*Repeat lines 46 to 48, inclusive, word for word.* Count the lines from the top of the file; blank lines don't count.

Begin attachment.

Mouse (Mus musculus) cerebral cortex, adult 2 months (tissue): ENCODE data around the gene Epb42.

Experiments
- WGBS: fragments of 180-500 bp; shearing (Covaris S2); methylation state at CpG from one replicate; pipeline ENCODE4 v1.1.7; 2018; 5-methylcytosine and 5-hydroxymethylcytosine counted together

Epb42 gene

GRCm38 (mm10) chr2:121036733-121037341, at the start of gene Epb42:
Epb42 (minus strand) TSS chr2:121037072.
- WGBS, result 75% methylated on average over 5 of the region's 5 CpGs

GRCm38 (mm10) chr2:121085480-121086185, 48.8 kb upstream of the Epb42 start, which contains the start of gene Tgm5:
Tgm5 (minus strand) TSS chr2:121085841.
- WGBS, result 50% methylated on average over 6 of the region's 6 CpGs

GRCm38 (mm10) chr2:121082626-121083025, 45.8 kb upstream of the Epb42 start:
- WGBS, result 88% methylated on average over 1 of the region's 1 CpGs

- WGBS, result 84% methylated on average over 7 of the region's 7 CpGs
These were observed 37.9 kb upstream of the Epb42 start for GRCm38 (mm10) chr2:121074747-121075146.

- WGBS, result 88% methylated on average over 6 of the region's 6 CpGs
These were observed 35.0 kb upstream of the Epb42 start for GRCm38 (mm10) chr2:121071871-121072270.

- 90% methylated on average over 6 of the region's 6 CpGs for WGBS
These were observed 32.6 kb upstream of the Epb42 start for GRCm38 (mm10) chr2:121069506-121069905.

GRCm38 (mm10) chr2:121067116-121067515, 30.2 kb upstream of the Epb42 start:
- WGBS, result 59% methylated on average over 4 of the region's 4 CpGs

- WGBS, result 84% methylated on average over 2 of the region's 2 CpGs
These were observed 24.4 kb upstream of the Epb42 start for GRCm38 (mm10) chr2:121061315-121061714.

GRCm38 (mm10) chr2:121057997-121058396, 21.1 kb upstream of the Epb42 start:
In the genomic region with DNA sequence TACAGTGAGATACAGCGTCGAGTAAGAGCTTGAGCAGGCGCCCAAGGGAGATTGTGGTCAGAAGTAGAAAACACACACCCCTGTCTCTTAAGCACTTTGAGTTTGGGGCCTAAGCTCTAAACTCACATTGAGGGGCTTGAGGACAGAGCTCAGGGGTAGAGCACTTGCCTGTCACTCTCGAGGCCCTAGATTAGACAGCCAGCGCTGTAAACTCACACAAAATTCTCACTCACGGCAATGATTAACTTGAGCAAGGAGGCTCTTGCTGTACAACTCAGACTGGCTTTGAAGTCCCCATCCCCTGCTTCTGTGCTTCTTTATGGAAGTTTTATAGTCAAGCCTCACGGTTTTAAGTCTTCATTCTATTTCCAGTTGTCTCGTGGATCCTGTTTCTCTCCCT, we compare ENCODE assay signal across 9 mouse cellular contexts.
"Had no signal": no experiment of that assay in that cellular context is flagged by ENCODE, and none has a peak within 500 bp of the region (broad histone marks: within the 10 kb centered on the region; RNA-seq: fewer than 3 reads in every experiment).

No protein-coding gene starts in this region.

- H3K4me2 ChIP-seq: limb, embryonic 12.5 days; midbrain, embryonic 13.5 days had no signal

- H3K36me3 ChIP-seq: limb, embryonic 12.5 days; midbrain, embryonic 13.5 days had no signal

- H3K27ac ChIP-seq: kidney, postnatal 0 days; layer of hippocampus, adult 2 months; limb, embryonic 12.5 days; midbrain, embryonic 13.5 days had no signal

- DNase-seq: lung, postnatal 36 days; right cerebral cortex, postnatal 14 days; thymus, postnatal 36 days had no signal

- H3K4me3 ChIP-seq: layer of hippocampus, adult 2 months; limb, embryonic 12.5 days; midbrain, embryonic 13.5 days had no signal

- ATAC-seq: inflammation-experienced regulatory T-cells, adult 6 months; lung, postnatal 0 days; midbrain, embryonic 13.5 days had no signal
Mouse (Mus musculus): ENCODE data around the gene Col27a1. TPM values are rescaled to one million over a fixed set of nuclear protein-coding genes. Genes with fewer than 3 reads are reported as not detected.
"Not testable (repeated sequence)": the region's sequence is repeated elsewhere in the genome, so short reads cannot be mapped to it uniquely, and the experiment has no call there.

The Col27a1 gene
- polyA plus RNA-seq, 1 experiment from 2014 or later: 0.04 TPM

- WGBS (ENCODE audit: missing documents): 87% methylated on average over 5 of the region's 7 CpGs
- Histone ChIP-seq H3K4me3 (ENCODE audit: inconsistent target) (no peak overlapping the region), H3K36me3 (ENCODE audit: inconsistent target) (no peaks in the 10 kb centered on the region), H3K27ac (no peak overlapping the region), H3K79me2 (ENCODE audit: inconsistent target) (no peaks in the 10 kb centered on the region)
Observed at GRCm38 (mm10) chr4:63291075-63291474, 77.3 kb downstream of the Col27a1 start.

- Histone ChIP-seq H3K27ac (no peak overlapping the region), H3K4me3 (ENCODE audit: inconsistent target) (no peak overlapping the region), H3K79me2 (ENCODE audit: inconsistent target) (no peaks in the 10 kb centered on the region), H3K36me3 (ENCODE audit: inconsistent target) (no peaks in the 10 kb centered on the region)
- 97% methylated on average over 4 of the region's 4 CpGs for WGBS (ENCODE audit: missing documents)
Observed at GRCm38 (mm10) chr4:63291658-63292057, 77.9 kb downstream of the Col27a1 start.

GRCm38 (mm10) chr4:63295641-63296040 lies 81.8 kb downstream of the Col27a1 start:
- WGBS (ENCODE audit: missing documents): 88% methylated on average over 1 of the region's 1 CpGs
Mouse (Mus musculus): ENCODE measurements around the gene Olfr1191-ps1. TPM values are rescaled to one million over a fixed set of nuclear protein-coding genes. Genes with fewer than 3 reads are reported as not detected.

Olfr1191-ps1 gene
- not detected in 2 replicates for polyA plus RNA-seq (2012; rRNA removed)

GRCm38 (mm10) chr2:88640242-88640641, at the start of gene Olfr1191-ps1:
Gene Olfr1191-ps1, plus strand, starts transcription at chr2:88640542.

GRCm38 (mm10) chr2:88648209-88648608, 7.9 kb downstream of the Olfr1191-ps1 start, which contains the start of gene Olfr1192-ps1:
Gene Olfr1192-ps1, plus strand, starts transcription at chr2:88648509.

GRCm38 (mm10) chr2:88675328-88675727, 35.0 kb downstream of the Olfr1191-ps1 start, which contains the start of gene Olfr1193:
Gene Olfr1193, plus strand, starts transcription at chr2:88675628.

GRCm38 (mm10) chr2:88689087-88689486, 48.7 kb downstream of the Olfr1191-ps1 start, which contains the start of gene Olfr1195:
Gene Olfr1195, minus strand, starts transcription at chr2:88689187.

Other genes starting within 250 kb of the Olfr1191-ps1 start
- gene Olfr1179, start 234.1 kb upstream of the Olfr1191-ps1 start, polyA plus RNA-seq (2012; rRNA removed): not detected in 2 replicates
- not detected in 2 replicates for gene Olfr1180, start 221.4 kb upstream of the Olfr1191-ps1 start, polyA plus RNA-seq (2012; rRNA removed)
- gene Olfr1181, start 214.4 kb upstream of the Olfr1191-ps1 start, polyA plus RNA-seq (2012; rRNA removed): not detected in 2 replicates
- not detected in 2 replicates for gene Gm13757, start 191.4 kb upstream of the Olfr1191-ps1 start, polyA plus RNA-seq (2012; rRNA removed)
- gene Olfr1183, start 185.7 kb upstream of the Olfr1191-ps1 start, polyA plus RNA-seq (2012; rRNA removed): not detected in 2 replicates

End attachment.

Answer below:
Olfr1191-ps1 gene
- not detected in 2 replicates for polyA plus RNA-seq (2012; rRNA removed)

GRCm38 (mm10) chr2:88640242-88640641, at the start of gene Olfr1191-ps1: